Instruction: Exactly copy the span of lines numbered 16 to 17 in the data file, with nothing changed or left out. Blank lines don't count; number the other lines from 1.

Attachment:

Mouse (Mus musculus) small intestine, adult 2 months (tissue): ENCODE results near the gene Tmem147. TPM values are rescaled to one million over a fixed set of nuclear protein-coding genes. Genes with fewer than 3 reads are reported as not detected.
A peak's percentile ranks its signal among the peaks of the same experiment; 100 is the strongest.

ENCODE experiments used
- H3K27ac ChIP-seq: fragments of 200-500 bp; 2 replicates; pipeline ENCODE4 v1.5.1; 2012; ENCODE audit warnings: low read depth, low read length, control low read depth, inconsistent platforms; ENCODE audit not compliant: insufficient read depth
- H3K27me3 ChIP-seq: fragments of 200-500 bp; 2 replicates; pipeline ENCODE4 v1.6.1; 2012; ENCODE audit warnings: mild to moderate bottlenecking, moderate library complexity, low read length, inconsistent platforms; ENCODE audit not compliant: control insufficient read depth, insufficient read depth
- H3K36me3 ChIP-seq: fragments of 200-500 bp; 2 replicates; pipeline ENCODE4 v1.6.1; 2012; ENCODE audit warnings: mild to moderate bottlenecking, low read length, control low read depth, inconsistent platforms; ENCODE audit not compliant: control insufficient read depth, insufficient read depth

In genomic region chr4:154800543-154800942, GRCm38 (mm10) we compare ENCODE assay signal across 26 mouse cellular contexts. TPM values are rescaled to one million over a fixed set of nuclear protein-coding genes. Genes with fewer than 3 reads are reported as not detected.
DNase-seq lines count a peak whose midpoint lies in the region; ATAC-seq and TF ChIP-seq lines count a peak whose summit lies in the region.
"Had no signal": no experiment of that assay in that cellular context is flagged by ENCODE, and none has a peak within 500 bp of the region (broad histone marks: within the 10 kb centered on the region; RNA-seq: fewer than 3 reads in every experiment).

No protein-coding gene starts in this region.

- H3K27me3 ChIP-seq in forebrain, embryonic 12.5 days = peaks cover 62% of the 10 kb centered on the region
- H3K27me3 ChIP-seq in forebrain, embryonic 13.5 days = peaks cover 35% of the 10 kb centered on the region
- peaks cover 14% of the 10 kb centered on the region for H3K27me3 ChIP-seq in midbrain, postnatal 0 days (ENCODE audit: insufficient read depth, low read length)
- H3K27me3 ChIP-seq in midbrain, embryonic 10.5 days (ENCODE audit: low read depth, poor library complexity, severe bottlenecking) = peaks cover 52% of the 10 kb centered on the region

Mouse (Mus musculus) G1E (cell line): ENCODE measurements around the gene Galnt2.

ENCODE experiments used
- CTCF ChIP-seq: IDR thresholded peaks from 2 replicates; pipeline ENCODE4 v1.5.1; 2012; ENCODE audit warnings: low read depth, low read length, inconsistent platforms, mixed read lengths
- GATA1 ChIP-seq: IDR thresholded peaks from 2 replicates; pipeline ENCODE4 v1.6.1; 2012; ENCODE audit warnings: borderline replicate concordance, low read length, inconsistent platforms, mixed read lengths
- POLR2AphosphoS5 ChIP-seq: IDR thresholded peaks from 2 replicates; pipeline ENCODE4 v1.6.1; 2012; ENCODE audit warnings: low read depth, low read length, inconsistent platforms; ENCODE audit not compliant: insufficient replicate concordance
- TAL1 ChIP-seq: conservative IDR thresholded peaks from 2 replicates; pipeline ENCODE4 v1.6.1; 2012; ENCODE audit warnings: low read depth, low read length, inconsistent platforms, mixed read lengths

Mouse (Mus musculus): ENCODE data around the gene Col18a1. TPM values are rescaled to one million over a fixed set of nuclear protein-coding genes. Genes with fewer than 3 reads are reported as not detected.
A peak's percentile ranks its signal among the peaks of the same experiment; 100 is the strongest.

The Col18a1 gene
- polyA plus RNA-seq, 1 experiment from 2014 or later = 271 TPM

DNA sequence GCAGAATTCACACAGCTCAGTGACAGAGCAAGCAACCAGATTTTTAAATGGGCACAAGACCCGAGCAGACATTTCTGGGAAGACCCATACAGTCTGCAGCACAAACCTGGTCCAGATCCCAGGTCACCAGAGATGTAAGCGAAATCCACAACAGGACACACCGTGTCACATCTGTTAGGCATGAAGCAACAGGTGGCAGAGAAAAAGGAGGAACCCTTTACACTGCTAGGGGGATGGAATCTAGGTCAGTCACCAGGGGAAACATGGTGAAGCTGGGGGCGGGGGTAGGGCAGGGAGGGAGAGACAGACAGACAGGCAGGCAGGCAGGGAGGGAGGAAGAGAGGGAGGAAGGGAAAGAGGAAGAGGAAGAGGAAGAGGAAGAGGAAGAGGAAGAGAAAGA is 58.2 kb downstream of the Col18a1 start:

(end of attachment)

ENCODE experiments used
- CTCF ChIP-seq: IDR thresholded peaks from 2 replicates; pipeline ENCODE4 v1.5.1; 2012; ENCODE audit warnings: low read depth, low read length, inconsistent platforms, mixed read lengths